For Christopher Wilkins, Music Director of Boston’s fabled Landmarks Orchestra, performing tonight at 7 p.m. at the Hatch Shell, the only thing he consults as frequently as his music scores is the weather app on his iPhone.
Concertgoers have to consider the temperature and the likelihood of rain when deciding whether to make it an evening of music under the stars.
So do the conductor and the audio team.
Most people don’t realize just how much time and energy goes into preparing a concert in the great outdoors, especially in the Northeast, where changeable weather is always a factor.
“Blue skies and high 80s,” Wilkins says with relief, looking at the forecast for tonight’s event. “We can deal with bad weather and we can deal with good weather. The real challenge is when it’s in-between, and we have to make a last-minute decision about whether we can perform or not.
“One time, we had to stop in mid-performance. That’s New England weather for you. That was no fun.”
When you perform outside, everything’s different. Each of the individual orchestra members uses a separate microphone, creating an unenviable task of complex mixing for the sound engineer.
“The trumpets and the drums always bleed into the other instrument sections,” Wilkins sighs. “Not easy.”
In addition, he notes, the Hatch Shell was built for the late, great Arthur Fiedler, the legendary conductor of the Boston Pops.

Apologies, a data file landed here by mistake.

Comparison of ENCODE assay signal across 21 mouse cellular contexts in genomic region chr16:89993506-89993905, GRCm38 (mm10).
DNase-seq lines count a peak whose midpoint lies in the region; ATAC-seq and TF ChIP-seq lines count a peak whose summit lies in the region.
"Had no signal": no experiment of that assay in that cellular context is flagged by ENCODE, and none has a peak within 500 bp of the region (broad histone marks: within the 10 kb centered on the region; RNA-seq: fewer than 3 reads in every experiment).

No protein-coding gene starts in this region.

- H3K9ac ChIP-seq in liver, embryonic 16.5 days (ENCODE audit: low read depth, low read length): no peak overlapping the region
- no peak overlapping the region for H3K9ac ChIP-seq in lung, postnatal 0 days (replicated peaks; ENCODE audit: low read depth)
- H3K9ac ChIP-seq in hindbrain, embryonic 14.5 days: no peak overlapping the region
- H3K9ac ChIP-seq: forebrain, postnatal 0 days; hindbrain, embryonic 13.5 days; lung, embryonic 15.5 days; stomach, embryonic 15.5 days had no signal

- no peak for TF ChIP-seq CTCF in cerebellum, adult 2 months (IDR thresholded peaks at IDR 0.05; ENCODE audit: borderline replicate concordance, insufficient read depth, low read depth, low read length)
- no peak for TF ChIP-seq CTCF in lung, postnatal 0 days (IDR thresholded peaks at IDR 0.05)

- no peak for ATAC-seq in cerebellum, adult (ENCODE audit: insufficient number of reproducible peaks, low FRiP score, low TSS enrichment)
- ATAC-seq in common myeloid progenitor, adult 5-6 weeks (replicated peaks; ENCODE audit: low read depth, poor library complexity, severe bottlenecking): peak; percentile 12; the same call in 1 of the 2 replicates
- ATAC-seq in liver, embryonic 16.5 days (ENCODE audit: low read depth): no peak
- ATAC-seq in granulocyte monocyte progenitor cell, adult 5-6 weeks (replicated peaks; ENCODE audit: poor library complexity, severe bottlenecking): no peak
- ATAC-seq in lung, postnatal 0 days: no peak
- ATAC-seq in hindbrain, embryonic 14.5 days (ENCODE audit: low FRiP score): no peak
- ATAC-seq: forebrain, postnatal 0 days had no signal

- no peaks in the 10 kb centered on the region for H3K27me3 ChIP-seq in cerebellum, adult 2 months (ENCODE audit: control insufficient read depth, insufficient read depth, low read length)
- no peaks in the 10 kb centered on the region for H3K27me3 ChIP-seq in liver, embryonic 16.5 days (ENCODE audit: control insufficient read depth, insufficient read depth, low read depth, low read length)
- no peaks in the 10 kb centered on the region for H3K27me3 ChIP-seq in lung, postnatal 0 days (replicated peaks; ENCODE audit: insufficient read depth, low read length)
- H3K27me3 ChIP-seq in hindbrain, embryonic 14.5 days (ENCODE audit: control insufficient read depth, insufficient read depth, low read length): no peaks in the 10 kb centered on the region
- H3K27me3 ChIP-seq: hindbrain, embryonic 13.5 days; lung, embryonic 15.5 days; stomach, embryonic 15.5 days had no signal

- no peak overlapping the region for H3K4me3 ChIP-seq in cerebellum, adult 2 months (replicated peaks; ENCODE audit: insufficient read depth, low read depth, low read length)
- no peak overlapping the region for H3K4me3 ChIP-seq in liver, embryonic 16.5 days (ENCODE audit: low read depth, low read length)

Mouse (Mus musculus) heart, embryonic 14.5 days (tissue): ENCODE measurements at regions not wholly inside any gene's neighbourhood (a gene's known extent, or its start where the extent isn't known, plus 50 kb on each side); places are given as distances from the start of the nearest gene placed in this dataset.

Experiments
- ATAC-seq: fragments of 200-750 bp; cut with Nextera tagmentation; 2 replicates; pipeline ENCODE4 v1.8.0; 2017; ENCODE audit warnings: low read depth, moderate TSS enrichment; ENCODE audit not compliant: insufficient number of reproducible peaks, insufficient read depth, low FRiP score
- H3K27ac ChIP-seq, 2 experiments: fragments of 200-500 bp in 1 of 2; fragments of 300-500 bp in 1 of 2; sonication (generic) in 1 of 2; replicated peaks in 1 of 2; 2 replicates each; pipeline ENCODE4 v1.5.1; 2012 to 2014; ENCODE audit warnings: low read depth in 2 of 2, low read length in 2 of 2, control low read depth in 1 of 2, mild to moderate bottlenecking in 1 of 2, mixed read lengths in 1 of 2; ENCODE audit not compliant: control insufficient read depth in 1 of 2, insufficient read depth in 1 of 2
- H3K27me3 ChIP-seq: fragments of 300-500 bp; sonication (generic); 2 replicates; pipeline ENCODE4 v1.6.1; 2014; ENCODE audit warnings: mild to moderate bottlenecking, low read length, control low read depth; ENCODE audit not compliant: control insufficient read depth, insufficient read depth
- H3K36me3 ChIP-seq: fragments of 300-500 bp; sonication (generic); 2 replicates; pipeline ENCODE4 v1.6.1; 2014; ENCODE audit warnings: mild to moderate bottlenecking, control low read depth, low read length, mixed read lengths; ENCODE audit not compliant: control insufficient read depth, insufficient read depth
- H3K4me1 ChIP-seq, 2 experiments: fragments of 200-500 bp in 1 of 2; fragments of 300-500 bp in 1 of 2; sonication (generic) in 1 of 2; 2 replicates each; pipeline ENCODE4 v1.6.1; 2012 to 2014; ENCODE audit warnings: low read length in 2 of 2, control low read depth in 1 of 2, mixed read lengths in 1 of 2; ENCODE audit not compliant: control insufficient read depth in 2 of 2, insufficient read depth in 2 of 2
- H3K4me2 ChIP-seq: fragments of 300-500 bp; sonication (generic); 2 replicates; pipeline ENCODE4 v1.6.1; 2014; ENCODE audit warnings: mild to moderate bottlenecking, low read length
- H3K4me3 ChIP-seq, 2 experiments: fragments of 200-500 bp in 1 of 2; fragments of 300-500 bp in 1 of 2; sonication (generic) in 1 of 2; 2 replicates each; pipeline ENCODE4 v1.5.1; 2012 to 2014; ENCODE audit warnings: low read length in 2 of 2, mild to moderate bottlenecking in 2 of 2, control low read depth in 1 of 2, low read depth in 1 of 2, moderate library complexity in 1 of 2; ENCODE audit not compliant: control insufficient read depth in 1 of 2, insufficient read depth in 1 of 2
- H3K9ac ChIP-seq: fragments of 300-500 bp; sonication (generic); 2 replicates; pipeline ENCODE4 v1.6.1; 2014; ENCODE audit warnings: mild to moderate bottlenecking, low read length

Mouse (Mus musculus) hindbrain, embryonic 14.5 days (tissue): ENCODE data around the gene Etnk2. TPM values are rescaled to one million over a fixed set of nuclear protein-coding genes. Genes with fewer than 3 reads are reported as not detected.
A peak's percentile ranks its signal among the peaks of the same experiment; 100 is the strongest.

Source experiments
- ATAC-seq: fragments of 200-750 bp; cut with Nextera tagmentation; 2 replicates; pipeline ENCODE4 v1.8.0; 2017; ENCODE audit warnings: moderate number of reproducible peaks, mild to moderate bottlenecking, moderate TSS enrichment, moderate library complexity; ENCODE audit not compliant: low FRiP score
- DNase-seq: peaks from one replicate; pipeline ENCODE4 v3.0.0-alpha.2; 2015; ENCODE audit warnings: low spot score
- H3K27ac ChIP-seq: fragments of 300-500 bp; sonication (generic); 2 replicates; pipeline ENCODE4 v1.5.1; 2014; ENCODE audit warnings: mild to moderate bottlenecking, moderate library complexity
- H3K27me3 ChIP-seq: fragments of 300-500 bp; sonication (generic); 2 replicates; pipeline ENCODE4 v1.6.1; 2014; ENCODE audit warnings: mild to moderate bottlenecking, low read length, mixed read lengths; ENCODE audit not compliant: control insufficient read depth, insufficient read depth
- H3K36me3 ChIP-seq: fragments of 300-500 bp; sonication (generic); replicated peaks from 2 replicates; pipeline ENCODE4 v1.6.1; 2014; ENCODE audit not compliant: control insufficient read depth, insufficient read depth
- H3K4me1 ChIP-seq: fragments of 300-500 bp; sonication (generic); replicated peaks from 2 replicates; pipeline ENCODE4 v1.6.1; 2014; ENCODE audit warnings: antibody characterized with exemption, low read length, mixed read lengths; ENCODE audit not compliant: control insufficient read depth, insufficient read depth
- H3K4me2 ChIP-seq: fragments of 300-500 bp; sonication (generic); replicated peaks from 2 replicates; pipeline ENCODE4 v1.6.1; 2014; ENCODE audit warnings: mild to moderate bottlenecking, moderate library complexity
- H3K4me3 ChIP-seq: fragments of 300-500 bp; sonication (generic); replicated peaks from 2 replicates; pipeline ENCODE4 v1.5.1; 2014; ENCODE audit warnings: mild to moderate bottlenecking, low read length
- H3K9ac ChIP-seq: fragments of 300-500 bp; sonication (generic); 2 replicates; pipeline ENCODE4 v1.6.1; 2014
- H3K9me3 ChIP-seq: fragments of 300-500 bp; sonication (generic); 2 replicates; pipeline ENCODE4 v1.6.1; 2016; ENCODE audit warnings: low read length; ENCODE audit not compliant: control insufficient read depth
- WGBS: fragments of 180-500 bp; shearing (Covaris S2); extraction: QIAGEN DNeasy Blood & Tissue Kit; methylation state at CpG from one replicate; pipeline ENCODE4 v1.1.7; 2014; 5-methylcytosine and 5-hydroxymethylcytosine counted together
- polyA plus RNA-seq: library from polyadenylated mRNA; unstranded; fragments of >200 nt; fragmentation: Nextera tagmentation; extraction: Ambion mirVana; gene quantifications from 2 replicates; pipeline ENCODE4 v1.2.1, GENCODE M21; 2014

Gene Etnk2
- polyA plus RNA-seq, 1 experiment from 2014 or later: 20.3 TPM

When Fiedler conducted, it was not possible to use microphones and a sound system, so the Hatch Shell is built for a strictly acoustic performance.
This was great for the people sitting close to the concert, but what about for the folks in the back?
“Our audio system allows 5,000 or 6,000 people at a time to enjoy great music,” Wilkins says. “But because the shell was built in the acoustic era, it makes the job of miking the musicians even that much harder.”
In other words, everything that one instrument plays gets picked up by the microphones on all the other instruments, because of the design of the Hatch Shell.
“It can be a headache,” Wilkins admits.
Tonight’s concert features music emphasizing “love, summer, and the environment,” Wilkins says.
“Either the pieces have summer as their themes, or they’re all about love, or in the case of one of our pieces, preserving nature.
“In other words, we think it’s the perfect music for a summer evening.”
Attendees can spread out a blanket for free or rent chairs for $5 if they would rather keep directly off the grass.
“People do a little of everything during our concerts,” Wilkins laughs. “They sit, they eat, they drink, they run, they bike, they fish, and they ride by on their motorcycles, which isn’t so great. Traffic noises weren’t a consideration when the Hatch Shell was constructed.
“The main thing is that there are a lot of different ways to enjoy the evening, and that’s what we aim for.”
Tonight’s program features works by Giuseppe Verdi, Samuel Barber, Ralph Vaughan Williams, Fredrick Delius, Edward Elgar, and Bostonian Peggy Stuart Coolidge.
Coolidge’s three-minute orchestral work, composed in 1971, The Blue Planet, has been the theme of the World Wildlife Fund.
If you’re going, don’t forget the sunblock. To Wilkins’ relief, the forecast still calls for relentlessly sunny skies.
Landmarks Orchestra, tonight, Hatch Shell, Boston’s Back Bay, 7:00 pm.
For further information, www.landmarksorchestra.com